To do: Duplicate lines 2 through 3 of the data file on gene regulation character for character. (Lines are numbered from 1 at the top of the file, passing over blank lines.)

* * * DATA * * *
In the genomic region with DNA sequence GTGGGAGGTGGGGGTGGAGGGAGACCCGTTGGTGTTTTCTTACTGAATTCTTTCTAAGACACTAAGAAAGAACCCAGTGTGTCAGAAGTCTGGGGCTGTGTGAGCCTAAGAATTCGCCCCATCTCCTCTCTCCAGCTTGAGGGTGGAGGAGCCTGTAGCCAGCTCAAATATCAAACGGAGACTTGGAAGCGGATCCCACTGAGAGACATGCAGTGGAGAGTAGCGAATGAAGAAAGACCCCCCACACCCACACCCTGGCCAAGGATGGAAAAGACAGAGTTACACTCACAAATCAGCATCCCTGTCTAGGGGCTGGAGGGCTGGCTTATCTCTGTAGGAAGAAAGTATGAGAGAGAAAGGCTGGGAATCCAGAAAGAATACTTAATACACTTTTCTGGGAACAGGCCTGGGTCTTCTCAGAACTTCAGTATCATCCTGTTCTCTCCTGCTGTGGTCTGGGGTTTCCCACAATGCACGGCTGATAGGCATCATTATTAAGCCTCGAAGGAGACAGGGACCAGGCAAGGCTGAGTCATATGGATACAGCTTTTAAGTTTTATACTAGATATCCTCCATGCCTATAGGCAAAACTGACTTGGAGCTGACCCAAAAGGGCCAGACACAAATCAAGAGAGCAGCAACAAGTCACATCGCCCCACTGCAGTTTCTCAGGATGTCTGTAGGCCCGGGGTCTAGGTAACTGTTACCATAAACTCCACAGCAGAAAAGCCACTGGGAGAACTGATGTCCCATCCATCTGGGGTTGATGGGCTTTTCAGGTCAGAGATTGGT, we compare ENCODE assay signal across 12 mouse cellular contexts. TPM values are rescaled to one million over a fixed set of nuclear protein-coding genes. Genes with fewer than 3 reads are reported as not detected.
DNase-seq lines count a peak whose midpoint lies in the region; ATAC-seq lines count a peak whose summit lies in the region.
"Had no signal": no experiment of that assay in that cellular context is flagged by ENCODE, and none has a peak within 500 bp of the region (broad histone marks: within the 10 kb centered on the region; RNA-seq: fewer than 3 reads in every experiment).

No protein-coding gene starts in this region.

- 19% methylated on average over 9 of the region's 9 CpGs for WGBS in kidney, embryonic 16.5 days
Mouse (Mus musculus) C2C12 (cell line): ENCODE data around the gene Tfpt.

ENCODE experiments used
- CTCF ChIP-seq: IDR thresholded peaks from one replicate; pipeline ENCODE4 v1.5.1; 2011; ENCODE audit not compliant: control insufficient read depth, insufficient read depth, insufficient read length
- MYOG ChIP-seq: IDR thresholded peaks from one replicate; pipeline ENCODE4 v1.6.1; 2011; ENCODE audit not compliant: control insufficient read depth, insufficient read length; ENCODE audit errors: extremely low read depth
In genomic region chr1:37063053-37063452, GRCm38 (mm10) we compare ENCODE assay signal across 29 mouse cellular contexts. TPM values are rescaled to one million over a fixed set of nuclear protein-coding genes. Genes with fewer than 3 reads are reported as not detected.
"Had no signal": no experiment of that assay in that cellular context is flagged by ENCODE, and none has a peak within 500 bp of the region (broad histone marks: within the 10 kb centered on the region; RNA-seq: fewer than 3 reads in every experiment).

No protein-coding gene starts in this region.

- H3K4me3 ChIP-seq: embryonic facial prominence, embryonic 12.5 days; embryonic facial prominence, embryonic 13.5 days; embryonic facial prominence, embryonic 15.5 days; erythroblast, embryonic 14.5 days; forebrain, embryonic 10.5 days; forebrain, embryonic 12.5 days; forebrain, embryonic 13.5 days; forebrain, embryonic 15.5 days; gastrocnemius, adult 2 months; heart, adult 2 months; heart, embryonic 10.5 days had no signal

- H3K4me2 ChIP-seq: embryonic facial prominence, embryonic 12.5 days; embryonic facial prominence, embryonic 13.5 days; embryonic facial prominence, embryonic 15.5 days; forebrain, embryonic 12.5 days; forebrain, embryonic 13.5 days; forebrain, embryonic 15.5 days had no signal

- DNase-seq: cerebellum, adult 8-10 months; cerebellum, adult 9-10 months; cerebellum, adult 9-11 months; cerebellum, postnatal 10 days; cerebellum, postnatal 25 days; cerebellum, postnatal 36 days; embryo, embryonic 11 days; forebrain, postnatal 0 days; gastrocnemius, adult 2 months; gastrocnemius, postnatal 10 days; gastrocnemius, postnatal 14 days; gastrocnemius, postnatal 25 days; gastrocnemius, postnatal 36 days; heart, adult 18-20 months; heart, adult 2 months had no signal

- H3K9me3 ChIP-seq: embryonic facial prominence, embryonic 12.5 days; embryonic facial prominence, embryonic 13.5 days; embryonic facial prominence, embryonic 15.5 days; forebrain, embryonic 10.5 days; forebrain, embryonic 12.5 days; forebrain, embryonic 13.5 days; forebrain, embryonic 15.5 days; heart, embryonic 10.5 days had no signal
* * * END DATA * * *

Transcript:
DNase-seq lines count a peak whose midpoint lies in the region; ATAC-seq lines count a peak whose summit lies in the region.
"Had no signal": no experiment of that assay in that cellular context is flagged by ENCODE, and none has a peak within 500 bp of the region (broad histone marks: within the 10 kb centered on the region; RNA-seq: fewer than 3 reads in every experiment).